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The More 'In Sync' You Are With Your Baby, the Quicker Your Child Learns
  • No doubt moms and their babies have a special connection. Previous studies have shown that a mother’s voice alone can make a child’s brain respond more strongly compared to other voices and a mother’s touch provides lifelong benefits. Now a new study from the Cognitive Neuroscience Society suggests that your little one’s brainwaves “literally sync” with mom’s when they are learning from them through play. The more “in sync” you are with your baby, the quicker your child learns, according to The Bump.

    Researchers studied how a mother’s emotional response toward certain toys affected their infant’s decision to interact with the toys. They equipped both mom and baby with wireless EEG and let the babies observe their moms. If mom likes a toy, she would show a positive reaction — she would smile and say, “I like this.” If mom doesn’t like the toy, she would show a negative reaction — she would frown and say, “I don’t like this.” The babies will then choose the toy they want to play with. More often than not, it would be the item that elicited a positive reaction from their moms.

    Researchers analyzed the level of “neural synchrony” (brainwaves between two people that follow predictable patterns) of mom and baby and found that social signals like eye contact boosted synchrony and improved social learning.

    The study’s authors hope their findings will encourage parents to be more “present” with their babies. “There is no substitute for being physically present and in the moment to connect with an infant,” said Victoria Leung, co-author of the study.

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    Laughter benefits your child

    Because your baby takes cues from your positive reactions, it’s all the more reason to continue showing it to them. Did you know that laughter is a critical part of a child’s development?

    “Having a sense of humor plays an important role in developing self-esteem, learning to problem solve, and honing social skills,” explains Louis Franzini, Ph.D., author of Kids Who Laugh: How to Develop Your Child’s Sense of Humor to Parents. “It’s one of the most desirable personality traits and parents can, without a doubt, help foster it.”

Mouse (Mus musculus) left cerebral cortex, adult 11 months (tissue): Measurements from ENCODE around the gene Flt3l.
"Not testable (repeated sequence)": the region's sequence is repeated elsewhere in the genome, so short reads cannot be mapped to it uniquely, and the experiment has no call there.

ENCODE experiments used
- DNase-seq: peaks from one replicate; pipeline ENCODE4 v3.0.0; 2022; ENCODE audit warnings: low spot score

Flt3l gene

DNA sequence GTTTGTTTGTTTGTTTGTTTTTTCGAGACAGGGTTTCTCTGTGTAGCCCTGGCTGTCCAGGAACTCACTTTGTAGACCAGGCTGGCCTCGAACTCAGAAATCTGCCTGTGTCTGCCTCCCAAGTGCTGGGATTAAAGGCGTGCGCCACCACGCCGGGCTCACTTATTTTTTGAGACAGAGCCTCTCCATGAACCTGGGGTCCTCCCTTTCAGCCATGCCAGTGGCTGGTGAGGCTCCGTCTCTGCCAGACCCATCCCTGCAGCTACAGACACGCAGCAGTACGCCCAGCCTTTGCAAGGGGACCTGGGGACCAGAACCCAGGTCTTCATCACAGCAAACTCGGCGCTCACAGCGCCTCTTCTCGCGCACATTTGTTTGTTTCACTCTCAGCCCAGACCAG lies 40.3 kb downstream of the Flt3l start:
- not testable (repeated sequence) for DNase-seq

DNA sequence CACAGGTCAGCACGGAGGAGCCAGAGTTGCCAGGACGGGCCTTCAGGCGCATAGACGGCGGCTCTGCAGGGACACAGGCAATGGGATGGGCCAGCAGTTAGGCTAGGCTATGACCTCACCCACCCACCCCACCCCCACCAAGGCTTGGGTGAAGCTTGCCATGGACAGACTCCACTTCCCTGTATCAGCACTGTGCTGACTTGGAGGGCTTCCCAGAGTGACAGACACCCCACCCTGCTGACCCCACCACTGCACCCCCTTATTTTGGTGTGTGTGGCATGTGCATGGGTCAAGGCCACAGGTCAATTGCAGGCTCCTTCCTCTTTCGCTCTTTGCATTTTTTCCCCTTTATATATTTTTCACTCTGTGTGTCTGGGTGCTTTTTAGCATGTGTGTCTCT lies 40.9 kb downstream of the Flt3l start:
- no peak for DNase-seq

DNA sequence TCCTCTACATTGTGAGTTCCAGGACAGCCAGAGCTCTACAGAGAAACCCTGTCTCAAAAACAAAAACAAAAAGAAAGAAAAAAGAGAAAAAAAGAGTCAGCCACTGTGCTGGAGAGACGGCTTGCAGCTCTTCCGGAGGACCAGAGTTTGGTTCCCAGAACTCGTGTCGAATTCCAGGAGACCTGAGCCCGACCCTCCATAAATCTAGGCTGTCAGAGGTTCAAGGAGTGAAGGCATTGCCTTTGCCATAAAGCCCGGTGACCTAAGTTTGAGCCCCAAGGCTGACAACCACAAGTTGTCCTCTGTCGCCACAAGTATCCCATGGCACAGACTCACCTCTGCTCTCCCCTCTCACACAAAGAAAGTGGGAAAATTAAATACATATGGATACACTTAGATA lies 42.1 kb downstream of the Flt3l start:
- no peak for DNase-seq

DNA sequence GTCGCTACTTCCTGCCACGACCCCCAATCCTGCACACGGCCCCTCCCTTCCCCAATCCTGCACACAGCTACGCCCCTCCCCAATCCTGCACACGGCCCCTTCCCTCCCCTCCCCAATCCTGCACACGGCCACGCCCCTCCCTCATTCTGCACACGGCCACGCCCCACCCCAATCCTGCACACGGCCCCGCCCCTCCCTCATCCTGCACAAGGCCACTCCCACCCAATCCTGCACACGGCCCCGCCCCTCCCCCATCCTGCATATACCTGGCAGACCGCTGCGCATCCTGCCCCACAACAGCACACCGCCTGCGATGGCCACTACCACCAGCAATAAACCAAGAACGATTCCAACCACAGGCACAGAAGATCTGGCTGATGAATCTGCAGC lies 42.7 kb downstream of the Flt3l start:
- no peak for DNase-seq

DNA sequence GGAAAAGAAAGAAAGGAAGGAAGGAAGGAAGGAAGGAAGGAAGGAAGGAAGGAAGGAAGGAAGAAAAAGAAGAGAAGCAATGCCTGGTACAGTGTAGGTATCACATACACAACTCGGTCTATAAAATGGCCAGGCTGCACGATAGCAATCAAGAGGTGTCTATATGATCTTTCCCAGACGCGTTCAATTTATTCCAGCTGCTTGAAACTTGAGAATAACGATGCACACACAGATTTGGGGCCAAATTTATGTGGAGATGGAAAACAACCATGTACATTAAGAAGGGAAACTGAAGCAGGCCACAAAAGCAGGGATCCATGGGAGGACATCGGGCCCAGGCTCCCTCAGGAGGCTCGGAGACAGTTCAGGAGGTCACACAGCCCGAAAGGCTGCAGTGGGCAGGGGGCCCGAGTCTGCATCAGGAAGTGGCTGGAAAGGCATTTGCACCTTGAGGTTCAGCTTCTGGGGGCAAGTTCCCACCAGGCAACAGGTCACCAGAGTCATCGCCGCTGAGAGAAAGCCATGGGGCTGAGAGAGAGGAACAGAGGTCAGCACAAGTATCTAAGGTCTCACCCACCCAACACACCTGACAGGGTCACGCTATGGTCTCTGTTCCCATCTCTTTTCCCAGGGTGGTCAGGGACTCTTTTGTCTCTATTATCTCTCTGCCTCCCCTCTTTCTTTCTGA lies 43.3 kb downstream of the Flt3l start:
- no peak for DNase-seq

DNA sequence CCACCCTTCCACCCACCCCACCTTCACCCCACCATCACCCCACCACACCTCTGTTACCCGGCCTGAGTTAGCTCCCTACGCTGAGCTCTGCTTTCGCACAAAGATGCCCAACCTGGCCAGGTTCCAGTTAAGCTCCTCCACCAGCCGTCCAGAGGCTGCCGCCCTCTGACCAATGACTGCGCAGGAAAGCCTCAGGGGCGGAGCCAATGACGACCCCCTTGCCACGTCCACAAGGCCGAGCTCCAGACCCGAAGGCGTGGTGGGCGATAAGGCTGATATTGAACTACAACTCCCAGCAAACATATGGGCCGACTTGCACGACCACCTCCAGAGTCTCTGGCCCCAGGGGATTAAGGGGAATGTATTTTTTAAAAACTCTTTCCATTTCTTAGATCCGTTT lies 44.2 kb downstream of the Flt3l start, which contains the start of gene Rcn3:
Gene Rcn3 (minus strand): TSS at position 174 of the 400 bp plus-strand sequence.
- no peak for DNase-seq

Don’t be surprised if your toddler suddenly becomes obsessed with making you laugh. “Kids as young as 8 months old know that getting our expectations up and then changing what they do, disrupting those expectations, can actually make us laugh,” says Dr. Emma Byrne, author of Swearing is Good for You: The Amazing Science of Bad Language to Romper. “Holding things out and pulling them away, blowing raspberries” are just some of the things they will do to elicit a reaction from you. If you play, “Where’s your nose?” they might even deliberately point at the wrong facial feature just to make you laugh.

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    “The fact that they are trying to get you to smile is a big deal. They’re expending energy… to try to make you smile,” says Byrne. Just like the study above, kids want to stay “in sync” with their parents and form a deeper connection.

    Having a sense of humor not only boosts your child’s personality — it also encourages them to be better people. According to Romper, a 2016 study found that “funnier people have higher nonverbal and verbal intelligence” while Psychology Today says positive humor can improve relationships.

    Humor also helps kids cope with stressful experiences, according to psychologist Tom Cottle, Ph.D., in an interview with Parents. It also makes them more confident. “Since children with a good sense of humor tend to be more popular and form friendships more readily, they generally feel better about themselves,” says Paul E. McGhee, Ph.D., a developmental psychologist and author of Understanding and Promoting the Development of Children’s Humor.

    Even if you don’t find your child’s jokes LOL-worthy, you should still encourage them to develop their sense of humor. Help them along with your own knock knock jokes, funny stories, and antics. And remember to always react positively. “Showing that you appreciate their effort, that you recognize that they are trying so hard to make you happy, to make you smile” will help them further build that sense of empathy, says Byrne.

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